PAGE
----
SANTA BARBARA'S NEW FRONTIER
Santa Rita Hills cool climate Pinot Noirs add an enticing new twist.
-- By James Laube
...So what California wines will you be drinking next year? Or five years from now? And who will be making them? After polling a cross-section of sommeliers, retailers and auctioneers to find out who they considered the most exciting winemakers to watch, Wine & Spirits wound up with a short list of repeated names, winemakers who are capturing the attention of those looking for the Next Big Thing. I went for a visit with each to discover what sets them apart and what directions they see for the future of California winemaking. It's a diverse group of young rookies and more established names, like Cathy Corison, whose starts are still on the rise. It's a group whose goals cover the spectrum from making a great ten dollar wine to being next year¹s cult wine homecoming king or queen.
So here is the fruit of our labor: a number of winemakers taking chances and gaining attention. They are the names to keep in your peripheral vision.
GREG BREWER / STEVE CLIFTON
Extreme sites create extreme wines. Just look at the recent upswing of plantings in remote regions with unpredictable microclimates. Wineries such as Flowers, Kistler, Littorai, WIlliams-Selyem and others with bottlings from the Sonoma Coast reveal the assortment of site conditions up on the ridges above the ocean. Likewise, in the western reaches of Santa Barbara County, where soil and weather change from one side of the road to the other, terroir plays a crucial, differentiating role. Elsewhere in the county, there are plantings from bigger, more commercial players such as Meridian, where winemaking style tends to supersede gradations of ground. But nearer to the coast in the Santa Ynez and Santa Maria Valleys, small operations like Ojai, Foxen, Sine Qua Non and Au Bon Climat source grapes to create vineyard-designated wines. These give a portrait of a region where difference rules. Brewer-Clifton, one of the newest and most talked-about outfits in the area, is a case in point.
"We're not about winemaking," says Greg Brewer, who shares this duty with Steve Clifton. "We're absolutely a vineyard-driven brand. It's not about what we do, it's about what we don't do. We just want to deliver the essence of the vineyards as purely and honestly as we can, replicating Burgundy as closely as we can." The Brewer-Clifton team buys fruit from tiny portions--two rows here, five rows there--of vineyards in the Santa Maria Valley and the western, Santa Rita area of the Santa Ynez. At the moment they have released only 425 cases across six wines: four chardonnays and two pinot noirs, each with its own individualized character.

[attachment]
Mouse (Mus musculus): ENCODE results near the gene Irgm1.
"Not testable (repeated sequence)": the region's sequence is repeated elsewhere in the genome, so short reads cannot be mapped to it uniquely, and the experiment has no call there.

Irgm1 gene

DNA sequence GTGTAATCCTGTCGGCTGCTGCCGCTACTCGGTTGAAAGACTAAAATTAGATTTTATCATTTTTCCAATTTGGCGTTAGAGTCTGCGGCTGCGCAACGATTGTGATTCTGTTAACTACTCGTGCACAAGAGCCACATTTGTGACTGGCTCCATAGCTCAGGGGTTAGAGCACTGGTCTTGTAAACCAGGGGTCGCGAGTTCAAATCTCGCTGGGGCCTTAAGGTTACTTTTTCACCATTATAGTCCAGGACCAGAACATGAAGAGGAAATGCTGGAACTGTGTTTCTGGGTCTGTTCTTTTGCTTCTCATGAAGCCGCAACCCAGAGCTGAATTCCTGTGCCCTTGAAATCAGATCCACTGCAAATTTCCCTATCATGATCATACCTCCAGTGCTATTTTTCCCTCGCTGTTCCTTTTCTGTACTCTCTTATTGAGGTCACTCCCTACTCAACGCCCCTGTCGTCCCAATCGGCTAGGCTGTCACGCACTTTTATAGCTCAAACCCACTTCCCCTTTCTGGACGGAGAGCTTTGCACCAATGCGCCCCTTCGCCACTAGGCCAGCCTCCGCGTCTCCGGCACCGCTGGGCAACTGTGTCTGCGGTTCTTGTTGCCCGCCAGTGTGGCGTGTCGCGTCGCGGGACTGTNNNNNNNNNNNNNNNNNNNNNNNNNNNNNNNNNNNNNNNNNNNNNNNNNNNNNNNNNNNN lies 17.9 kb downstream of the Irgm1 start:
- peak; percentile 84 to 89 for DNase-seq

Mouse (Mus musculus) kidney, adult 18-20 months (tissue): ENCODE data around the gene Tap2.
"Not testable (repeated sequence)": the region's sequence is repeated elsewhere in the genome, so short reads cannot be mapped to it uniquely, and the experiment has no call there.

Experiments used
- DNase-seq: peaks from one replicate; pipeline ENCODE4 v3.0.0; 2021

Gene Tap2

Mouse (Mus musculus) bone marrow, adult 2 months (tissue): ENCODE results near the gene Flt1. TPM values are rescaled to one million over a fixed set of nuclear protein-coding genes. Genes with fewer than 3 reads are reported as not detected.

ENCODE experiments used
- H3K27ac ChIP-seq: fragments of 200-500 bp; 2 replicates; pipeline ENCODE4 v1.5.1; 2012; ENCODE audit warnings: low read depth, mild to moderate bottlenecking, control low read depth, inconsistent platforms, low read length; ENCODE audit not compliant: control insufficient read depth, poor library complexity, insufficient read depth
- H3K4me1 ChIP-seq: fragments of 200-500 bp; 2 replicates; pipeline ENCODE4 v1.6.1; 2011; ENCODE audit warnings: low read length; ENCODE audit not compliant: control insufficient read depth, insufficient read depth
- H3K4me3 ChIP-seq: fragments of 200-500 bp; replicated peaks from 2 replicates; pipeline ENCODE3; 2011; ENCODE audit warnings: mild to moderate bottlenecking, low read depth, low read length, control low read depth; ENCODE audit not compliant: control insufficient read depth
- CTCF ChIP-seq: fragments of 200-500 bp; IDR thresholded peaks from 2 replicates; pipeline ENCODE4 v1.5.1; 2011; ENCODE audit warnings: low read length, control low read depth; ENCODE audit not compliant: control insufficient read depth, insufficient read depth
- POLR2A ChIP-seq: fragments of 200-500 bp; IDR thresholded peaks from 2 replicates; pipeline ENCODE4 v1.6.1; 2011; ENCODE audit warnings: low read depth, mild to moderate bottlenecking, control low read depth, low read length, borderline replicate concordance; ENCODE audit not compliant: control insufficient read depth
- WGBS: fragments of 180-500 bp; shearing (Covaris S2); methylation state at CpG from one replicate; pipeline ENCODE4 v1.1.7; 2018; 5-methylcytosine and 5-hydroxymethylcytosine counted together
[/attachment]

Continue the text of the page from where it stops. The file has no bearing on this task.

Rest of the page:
Take their Sweeney Canyon Chardonnay as an example. Chris and Christie Marks grow the fruit in a western outpost of the Santa Rita where hills follow the west-to-east bias of the land, carving our a maritime throat of cold and fog and wet. Sweeney Canyon is the recipient of all things Pacific and inhospitable, and in this county of hot valley days, an unexpected spot.
Overlooking the vineyard, Greg opens a bottle of the '96 Sweeney Canyon for me and pours into glasses perched on the ticking, warm hood of his car. He says, "Our growing season out here is eternal compared to other areas. So we get this piercing acidity." It's a warning as I taste the wine. Part one: luxurious texture like silk hanging in the mouth, and then part two: acid slicing through it like scissors. It's a dramatic experience and not one that everyone is going to enjoy. But the wine is intended to give a direct impression of the land, and so its drama reflects this outpost country: extreme and not for the faint of heart.
Of course, farming grapes in extreme sites is not a bargain business. Brewer-Clifton have a new half-acre planting where young pinot vines in a couple of feet of sand lay in crowded three foot-by-three foot rows. Marine wind bombards the site, and Greg Brewer doesn't expect much fruit: "maybe a pound per vine." he says, shrugging. Experiments in low yields put high prices on bottles, but for now, people are looking to the fringe of winemaking country like here in the Santa Rita to find next year's hot wines. There's distinction in outpost country, and people are willing to pay for it.
-- Reprint with permission of Wine & Spirits Magazine, Issue Date: Oct. 1999, (888) 695-4660